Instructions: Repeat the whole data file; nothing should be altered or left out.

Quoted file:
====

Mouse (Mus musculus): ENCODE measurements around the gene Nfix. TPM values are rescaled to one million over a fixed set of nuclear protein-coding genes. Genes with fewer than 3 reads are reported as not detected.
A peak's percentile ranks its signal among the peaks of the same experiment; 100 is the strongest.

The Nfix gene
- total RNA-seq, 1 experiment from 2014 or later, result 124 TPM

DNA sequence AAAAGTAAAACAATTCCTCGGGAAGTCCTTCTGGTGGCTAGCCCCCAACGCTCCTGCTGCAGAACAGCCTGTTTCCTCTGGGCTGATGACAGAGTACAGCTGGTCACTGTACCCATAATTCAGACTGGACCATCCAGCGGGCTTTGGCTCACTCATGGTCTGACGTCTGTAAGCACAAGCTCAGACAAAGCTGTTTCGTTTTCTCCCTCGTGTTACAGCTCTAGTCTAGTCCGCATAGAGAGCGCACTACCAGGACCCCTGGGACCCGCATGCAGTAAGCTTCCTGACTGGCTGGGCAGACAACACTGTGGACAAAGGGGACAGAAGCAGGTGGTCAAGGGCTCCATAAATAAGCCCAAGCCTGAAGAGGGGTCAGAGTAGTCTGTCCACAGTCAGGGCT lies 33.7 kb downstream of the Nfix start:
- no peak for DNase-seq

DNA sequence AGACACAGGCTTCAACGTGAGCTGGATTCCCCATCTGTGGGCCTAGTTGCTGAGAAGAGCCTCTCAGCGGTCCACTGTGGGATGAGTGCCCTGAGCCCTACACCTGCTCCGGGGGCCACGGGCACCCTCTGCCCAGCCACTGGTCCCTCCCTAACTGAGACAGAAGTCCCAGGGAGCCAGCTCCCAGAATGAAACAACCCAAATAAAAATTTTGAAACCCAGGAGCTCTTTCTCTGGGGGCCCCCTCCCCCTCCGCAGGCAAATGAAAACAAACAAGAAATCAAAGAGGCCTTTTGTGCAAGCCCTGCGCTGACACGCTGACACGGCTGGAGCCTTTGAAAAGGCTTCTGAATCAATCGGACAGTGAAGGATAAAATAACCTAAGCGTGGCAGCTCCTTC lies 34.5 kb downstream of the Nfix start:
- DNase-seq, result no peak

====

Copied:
Mouse (Mus musculus): ENCODE measurements around the gene Nfix. TPM values are rescaled to one million over a fixed set of nuclear protein-coding genes. Genes with fewer than 3 reads are reported as not detected.
A peak's percentile ranks its signal among the peaks of the same experiment; 100 is the strongest.

The Nfix gene
- total RNA-seq, 1 experiment from 2014 or later, result 124 TPM

DNA sequence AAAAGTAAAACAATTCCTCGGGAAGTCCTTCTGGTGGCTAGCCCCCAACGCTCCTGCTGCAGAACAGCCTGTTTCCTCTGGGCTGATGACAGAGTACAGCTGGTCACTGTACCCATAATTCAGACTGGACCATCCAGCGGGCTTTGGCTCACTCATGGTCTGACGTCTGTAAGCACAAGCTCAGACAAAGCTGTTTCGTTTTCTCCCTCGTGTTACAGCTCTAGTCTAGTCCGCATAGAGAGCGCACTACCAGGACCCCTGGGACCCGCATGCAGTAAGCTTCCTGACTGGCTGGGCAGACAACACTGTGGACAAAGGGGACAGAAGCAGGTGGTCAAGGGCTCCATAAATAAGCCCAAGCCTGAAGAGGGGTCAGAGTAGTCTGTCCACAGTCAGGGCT lies 33.7 kb downstream of the Nfix start:
- no peak for DNase-seq

DNA sequence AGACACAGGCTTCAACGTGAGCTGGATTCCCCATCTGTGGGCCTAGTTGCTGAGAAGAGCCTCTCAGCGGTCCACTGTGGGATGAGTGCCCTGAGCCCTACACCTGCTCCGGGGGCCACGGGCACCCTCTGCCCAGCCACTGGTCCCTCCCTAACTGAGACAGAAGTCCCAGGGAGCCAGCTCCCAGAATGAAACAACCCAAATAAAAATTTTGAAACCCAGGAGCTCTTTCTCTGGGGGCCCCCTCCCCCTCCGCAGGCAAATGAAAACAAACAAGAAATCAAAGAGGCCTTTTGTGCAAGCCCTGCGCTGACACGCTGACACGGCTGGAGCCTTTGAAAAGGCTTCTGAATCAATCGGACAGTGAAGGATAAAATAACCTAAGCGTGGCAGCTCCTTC lies 34.5 kb downstream of the Nfix start:
- DNase-seq, result no peak